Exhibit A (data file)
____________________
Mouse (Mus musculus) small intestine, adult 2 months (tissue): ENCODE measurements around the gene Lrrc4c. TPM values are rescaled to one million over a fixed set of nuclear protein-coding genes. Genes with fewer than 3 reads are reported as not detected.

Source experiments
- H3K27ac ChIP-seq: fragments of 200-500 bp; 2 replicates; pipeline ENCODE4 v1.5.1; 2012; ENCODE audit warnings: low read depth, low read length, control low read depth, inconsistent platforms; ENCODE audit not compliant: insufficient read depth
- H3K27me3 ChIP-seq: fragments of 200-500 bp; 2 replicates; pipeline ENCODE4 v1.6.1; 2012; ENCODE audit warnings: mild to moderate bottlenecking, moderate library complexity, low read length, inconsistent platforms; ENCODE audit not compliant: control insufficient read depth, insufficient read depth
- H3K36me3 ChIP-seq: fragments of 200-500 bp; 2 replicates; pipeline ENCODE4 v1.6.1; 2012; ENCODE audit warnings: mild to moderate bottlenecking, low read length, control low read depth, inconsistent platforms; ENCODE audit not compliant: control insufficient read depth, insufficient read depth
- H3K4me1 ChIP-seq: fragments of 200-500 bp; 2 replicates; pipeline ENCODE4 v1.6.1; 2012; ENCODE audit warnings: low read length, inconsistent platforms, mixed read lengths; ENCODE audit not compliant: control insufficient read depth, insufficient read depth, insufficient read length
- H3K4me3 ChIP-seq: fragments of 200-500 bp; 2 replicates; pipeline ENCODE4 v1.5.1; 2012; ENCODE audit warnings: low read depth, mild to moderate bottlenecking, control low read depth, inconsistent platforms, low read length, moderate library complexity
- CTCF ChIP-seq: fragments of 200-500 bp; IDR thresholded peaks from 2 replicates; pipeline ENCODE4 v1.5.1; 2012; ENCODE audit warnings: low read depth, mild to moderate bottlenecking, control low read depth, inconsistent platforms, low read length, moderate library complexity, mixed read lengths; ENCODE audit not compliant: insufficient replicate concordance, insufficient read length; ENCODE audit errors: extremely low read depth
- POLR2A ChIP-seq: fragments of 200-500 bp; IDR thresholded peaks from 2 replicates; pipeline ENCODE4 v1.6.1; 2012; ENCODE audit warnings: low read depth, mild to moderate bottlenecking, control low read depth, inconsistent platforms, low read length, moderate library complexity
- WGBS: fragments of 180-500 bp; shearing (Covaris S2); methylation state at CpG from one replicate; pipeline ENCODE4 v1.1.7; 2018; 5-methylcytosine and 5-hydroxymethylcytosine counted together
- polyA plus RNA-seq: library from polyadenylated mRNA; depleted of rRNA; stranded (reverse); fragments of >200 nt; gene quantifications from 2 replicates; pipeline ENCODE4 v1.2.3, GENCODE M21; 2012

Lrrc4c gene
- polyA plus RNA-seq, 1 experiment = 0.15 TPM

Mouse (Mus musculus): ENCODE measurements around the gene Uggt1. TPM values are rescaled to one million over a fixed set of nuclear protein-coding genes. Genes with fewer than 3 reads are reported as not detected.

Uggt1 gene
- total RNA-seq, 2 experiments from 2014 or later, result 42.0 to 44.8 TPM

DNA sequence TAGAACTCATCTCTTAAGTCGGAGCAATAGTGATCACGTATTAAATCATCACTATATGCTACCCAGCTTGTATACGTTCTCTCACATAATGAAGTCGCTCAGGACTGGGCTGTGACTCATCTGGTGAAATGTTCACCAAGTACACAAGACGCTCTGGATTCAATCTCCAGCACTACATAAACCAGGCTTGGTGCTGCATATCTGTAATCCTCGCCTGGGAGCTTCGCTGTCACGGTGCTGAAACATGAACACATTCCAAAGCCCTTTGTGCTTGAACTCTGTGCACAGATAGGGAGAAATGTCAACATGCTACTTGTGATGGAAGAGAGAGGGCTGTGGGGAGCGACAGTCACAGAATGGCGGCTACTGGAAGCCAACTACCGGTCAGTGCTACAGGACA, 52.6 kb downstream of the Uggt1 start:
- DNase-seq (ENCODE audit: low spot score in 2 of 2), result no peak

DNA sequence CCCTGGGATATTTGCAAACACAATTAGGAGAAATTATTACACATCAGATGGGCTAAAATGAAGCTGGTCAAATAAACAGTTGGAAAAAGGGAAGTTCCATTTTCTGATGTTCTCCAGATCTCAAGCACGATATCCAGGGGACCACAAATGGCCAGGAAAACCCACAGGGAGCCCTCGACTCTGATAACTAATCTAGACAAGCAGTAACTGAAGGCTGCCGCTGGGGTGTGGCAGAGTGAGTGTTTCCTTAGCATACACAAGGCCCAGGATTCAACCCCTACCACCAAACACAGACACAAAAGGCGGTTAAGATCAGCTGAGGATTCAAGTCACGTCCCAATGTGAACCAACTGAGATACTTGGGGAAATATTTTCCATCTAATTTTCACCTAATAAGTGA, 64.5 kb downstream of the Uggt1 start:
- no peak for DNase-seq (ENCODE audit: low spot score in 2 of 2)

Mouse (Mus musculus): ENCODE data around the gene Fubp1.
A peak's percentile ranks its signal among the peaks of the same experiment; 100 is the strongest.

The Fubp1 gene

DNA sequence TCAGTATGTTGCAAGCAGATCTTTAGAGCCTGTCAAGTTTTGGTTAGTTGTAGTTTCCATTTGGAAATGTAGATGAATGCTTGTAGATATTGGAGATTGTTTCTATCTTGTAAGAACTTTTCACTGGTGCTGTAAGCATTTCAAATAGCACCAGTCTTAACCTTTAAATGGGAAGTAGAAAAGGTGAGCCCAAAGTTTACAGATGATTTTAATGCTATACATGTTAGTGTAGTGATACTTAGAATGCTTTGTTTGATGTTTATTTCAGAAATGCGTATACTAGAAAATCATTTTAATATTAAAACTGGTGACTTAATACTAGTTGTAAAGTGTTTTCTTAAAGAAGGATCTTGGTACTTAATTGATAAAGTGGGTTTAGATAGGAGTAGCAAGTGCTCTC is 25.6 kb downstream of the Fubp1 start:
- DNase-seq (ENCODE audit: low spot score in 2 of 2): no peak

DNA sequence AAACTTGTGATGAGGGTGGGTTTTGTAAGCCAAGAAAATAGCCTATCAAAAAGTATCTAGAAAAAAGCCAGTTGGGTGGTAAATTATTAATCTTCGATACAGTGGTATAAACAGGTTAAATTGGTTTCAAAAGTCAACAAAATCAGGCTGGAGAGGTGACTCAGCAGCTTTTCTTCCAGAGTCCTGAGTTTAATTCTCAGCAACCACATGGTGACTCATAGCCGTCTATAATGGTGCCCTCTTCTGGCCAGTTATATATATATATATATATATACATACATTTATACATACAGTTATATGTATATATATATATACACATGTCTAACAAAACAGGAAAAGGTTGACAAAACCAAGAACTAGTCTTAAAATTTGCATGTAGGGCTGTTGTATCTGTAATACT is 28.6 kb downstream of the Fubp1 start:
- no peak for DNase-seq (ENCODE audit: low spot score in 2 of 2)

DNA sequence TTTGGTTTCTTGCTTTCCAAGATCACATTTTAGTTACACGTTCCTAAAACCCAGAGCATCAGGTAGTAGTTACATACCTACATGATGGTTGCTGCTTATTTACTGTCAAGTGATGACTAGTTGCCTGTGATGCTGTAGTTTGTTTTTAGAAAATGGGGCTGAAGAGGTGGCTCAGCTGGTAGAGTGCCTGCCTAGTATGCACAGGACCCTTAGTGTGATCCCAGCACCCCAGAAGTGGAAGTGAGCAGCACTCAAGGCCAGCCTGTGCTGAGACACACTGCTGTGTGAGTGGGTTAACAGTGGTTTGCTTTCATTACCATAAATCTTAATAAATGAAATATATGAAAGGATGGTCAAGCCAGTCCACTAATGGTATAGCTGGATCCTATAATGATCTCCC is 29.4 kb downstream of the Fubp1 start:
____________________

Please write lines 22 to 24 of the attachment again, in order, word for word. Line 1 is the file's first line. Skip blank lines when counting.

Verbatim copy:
A peak's percentile ranks its signal among the peaks of the same experiment; 100 is the strongest.

The Fubp1 gene

DNA sequence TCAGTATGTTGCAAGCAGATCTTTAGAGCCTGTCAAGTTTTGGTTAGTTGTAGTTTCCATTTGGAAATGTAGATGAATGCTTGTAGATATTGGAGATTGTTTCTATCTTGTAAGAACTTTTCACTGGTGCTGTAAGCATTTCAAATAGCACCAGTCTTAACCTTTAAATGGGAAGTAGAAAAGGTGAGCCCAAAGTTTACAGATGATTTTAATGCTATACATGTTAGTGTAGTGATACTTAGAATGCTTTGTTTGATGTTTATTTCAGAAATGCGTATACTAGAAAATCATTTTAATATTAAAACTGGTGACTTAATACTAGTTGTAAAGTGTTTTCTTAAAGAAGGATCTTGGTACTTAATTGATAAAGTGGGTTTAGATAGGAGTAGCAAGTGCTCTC is 25.6 kb downstream of the Fubp1 start: